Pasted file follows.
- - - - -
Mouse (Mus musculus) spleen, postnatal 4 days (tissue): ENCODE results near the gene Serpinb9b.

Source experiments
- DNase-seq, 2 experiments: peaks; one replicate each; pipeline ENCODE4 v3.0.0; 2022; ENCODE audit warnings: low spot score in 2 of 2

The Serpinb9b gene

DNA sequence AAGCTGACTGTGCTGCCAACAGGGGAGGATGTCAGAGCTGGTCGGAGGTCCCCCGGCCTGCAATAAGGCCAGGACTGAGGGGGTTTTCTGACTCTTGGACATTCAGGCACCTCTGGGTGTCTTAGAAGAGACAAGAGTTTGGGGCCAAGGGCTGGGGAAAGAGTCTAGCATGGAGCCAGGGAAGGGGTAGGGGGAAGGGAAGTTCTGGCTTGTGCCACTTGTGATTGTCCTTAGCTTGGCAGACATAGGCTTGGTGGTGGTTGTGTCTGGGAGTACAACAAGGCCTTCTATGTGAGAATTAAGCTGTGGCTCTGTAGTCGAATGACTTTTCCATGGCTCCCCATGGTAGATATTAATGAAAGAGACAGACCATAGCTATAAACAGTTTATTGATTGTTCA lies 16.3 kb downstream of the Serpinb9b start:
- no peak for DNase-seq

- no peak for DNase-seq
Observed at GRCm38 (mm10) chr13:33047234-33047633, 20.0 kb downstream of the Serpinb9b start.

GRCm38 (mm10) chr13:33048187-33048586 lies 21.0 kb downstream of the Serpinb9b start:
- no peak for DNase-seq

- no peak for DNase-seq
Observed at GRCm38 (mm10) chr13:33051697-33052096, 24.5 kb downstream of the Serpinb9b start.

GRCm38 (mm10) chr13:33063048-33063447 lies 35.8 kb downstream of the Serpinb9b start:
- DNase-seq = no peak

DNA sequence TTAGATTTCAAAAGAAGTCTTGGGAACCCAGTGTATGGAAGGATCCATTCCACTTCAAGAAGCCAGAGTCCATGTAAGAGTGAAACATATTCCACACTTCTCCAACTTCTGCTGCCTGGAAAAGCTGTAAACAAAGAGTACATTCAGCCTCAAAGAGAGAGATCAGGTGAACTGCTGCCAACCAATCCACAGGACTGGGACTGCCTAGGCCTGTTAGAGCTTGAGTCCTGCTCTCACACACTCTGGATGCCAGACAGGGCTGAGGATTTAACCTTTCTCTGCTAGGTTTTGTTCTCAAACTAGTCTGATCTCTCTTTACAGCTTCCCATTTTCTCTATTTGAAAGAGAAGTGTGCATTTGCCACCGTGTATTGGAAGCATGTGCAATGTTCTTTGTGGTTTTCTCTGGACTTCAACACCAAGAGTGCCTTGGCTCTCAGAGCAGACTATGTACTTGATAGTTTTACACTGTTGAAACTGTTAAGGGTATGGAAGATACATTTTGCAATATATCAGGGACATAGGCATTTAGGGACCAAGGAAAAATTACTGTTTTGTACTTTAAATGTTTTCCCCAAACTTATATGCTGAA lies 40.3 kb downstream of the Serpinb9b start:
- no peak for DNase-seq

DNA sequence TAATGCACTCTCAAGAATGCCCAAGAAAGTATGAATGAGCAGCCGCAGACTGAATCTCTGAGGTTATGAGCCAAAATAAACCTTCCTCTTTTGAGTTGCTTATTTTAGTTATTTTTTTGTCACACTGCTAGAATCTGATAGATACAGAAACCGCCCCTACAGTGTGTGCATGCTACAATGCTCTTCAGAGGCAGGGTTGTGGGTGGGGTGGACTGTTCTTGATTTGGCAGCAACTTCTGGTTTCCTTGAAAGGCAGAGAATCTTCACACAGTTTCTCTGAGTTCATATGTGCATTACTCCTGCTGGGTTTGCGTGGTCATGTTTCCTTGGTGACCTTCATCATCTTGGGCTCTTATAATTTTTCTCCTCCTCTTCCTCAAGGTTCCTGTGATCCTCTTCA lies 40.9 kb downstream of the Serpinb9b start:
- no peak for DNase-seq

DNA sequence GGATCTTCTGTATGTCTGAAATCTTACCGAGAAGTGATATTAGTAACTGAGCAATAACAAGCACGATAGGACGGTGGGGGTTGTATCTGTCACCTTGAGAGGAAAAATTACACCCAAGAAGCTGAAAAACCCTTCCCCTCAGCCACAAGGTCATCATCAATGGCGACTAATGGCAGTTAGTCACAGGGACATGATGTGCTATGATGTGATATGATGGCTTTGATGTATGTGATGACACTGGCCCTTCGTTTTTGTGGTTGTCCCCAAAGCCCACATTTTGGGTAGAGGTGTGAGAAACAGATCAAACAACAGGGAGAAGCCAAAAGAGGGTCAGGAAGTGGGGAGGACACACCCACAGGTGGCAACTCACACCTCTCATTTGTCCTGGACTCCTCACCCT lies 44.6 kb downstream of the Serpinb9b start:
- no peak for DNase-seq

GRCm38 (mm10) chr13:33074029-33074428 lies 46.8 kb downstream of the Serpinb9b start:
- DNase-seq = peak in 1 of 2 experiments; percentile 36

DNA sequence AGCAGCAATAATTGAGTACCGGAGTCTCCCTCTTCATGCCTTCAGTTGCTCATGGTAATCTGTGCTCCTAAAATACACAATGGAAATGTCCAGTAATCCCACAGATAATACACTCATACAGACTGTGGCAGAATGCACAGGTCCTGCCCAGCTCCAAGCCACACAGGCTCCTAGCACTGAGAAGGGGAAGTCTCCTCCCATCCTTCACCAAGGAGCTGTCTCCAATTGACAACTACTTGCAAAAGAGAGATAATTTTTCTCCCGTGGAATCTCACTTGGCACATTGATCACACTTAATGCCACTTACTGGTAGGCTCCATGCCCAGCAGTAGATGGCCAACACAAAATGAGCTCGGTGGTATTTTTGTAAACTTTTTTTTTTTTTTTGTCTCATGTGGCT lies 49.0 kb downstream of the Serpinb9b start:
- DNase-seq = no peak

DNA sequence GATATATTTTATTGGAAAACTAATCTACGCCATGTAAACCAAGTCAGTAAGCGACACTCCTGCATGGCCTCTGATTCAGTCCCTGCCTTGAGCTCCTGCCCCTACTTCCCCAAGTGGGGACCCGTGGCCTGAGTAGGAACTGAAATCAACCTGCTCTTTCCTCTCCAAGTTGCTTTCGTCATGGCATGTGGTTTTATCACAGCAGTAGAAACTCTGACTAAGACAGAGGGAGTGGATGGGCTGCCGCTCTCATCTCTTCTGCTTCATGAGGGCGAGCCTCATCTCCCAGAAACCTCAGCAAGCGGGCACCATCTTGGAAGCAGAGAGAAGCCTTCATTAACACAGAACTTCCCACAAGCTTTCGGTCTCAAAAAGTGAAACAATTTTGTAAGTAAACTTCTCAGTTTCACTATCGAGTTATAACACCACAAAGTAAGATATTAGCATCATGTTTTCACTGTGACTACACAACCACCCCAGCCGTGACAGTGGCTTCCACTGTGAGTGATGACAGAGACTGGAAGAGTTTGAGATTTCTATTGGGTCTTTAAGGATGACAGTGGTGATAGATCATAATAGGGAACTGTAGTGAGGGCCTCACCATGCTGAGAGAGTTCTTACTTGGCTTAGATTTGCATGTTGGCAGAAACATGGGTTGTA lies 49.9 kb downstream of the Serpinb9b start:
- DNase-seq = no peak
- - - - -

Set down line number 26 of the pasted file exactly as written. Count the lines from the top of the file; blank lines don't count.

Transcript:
- DNase-seq = no peak